The Maturation of Auditory Perception and Learning
There is one class of beneficial experiences that is common to most developing mammals. Sensory and motor skills improve through practice. Virtually every human skill, from walking to aural communication, emerges slowly during development (Sanes & Wolley, 2011). Thus, our lab studies the neural mechanisms that support the emergence of adult perceptual skills (Sarro & Sanes, 2011; Sarro et al. 2015; Caras & Sanes, 2017; Caras & Sanes, 2019).
To explore the neural mechanisms that underpin the maturation of perception and perceptual learning, we record wirelessly from auditory cortex while animals practice, and improve on, auditory psychometric tasks.
We are also exploring whether gerbils can learn from one another. In fact, our recent work suggests that auditory learning is facilitated by watching a littermate perform the task (Paraouty et al., ARO 2019 Poster), and future work will extend this principle to developing animals.
The Effect of Developmental Hearing Loss on Sensory and Cognitive Processing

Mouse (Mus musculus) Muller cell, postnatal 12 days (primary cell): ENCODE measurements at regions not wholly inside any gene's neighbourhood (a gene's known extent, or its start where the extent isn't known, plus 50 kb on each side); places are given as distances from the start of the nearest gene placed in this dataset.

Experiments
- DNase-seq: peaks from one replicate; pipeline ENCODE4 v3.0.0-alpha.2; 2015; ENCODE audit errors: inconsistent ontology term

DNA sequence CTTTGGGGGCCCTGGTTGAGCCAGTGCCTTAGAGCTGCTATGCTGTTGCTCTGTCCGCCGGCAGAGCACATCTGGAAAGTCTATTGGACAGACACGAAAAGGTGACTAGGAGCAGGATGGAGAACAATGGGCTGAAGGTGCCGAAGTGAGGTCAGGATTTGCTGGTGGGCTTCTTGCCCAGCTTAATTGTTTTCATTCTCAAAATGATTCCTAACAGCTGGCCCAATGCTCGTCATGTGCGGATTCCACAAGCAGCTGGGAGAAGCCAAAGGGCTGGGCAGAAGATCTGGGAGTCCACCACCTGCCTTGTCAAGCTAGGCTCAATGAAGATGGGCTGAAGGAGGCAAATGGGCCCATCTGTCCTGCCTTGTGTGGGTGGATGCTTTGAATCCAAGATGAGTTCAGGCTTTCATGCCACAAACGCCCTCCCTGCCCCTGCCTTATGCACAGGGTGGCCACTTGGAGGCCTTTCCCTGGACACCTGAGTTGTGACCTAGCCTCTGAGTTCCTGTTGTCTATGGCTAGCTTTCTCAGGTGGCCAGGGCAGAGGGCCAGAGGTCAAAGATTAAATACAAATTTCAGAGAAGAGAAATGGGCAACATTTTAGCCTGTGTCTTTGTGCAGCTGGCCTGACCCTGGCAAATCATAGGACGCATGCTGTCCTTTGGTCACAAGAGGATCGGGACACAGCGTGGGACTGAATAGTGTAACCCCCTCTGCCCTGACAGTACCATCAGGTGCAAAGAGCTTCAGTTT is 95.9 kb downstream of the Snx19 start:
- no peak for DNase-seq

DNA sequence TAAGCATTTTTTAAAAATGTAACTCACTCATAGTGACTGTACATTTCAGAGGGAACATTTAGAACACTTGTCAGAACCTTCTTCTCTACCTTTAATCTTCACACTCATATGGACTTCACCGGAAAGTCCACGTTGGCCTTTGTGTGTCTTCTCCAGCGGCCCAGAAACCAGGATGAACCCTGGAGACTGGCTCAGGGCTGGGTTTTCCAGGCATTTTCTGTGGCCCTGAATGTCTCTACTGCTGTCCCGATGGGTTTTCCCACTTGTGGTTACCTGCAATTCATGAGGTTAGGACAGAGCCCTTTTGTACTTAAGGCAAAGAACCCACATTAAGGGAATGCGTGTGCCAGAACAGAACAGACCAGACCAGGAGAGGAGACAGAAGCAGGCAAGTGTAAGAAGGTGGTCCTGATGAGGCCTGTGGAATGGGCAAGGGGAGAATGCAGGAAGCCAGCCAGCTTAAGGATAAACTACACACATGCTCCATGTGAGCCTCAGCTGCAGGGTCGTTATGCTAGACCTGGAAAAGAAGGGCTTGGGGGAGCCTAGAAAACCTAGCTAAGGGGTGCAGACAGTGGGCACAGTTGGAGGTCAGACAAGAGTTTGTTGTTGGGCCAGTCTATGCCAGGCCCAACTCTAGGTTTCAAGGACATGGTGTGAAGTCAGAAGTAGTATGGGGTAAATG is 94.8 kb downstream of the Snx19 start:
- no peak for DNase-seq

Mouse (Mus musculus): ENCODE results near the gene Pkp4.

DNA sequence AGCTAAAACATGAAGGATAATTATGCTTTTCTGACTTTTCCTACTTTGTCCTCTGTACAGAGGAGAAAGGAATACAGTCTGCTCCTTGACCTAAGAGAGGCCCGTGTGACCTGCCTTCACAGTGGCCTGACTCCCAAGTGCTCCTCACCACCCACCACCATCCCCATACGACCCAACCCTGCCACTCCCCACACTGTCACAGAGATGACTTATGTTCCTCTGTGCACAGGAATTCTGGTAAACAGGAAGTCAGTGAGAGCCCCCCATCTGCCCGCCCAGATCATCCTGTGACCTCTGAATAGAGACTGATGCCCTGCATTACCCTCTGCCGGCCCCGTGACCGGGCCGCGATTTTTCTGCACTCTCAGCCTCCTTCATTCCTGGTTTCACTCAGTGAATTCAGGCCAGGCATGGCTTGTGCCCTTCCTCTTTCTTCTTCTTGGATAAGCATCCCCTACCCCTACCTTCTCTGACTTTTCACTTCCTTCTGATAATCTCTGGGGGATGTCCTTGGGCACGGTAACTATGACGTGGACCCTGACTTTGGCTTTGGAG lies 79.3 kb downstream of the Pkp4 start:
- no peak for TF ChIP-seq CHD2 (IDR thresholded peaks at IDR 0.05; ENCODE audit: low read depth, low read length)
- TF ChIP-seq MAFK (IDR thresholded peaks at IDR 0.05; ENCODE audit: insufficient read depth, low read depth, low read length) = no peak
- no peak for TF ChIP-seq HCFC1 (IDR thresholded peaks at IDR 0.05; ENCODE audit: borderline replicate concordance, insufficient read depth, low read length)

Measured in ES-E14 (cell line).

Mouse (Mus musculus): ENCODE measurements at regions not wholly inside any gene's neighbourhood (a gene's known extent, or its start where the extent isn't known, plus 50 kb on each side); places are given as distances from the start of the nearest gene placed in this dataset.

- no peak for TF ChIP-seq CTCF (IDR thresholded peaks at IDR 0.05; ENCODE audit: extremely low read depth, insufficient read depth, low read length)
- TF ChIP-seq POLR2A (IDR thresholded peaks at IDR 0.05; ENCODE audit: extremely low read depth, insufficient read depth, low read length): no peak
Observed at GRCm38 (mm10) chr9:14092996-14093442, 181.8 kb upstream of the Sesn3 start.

At the other extreme, we study how diminished developmental experience, such as a brief period of hearing loss, can impair both sensory processing and skill learning (Buran et al. 2014; Ihlefeld et al. 2016; Caras & Sanes, 2015). For example, animals reared with conductive hearing loss display delayed learning on an amplitude modulation discrimination task, and poorer psychometric thresholds (von Trapp et al. 2017).
By recording wirelessly from auditory cortex as animals perform an amplitude modulation depth detection task, we discovered that hearing loss leads to degraded encoding in auditory cortex neurons (i.e., a sensory deficit), and diminished gain that ordinarily accompanies attention to the task (i.e., a cognitive deficit) (Yao & Sanes, 2018). A similar effect is observed during amplitude modulation rate discrimination (Yao & Sanes, ARO 2019 Poster). These findings suggest that developmental hearing can induce deficits in both sensory and cognitive processing areas.
The Synaptic Properties that Support of Auditory Perception
One general idea is that these behavioral deficits are due, in part, to the permanent changes to synapse function in specific areas of the brain, including auditory cortex. These synaptic deficits can be induced by even a temporary period of hearing loss (Mowery et al. 2015, 2016, 2017), such as occurs in children with chronic middle ear infections. Thus, a primary translational goal of our research is to understand how these cellular properties can be rescued, thereby restoring normal perceptual abilities.
To ask whether hearing loss-induced changes to auditory cortex cellular properties contribute to perceptual deficits, we have explored the effect of rescuing synaptic inhibition. These studies indicate that normal perceptual skills are restored when animals are treated with a GABAergic enhancer during the critical period (Mowery, Caras, et al., in submission).